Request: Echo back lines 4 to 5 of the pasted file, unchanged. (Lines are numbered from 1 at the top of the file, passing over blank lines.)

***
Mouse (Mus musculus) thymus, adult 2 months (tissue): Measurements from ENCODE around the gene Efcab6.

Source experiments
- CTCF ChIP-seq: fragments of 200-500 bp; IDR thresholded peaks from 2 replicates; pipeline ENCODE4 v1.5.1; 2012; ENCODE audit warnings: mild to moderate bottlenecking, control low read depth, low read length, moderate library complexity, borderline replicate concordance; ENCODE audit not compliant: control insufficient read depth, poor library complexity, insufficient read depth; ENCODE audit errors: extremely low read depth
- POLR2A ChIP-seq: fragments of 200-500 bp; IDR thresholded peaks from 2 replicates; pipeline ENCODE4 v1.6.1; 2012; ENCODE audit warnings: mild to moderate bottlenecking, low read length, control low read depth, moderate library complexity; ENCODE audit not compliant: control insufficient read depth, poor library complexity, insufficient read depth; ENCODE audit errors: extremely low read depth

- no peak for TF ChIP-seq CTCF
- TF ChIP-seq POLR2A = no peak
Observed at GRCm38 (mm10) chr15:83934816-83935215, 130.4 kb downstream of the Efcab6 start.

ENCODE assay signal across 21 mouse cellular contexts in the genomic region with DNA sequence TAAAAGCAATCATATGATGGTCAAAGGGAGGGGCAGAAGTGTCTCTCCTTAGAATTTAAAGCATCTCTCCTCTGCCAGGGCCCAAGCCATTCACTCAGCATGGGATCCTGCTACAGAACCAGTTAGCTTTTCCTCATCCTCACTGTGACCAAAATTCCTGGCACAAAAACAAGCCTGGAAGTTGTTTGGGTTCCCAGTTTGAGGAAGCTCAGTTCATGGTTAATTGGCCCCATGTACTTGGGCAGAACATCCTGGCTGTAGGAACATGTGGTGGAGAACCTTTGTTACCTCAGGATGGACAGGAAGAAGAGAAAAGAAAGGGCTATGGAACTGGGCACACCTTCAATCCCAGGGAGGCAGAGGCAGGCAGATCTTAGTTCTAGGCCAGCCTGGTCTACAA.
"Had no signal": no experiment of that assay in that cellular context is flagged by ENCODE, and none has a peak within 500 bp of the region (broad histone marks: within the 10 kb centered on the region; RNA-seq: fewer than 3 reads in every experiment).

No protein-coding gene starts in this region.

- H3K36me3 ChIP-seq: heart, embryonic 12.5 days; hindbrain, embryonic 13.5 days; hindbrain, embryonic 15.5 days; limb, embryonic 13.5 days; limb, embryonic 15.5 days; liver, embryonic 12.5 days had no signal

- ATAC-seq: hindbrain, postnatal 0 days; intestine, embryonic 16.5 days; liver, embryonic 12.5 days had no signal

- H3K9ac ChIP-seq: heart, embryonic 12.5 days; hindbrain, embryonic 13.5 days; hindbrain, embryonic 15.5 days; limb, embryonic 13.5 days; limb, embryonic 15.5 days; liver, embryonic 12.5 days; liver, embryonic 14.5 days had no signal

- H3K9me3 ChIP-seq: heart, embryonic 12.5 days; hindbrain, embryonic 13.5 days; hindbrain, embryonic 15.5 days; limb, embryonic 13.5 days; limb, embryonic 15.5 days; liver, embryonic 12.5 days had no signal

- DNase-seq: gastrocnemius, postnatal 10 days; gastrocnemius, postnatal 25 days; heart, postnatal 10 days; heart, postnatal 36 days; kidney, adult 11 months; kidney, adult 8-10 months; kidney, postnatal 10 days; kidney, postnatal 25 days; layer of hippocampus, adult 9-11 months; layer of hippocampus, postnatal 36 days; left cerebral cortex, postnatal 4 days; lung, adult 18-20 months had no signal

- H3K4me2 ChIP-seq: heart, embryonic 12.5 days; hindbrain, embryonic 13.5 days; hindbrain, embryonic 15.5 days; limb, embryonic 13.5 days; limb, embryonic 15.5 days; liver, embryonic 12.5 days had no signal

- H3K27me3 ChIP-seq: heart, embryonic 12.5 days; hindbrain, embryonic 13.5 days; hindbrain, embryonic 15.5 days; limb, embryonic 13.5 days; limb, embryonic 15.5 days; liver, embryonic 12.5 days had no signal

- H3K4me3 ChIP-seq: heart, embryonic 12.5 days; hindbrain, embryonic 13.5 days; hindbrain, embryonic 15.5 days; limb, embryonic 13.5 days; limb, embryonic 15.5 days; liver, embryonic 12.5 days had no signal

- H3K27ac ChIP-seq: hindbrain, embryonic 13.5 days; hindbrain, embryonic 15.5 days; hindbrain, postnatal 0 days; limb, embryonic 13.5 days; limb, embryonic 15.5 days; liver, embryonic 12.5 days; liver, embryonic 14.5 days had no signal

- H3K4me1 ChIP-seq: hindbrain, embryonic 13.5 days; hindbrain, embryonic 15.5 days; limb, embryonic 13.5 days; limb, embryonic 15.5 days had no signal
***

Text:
- POLR2A ChIP-seq: fragments of 200-500 bp; IDR thresholded peaks from 2 replicates; pipeline ENCODE4 v1.6.1; 2012; ENCODE audit warnings: mild to moderate bottlenecking, low read length, control low read depth, moderate library complexity; ENCODE audit not compliant: control insufficient read depth, poor library complexity, insufficient read depth; ENCODE audit errors: extremely low read depth

- no peak for TF ChIP-seq CTCF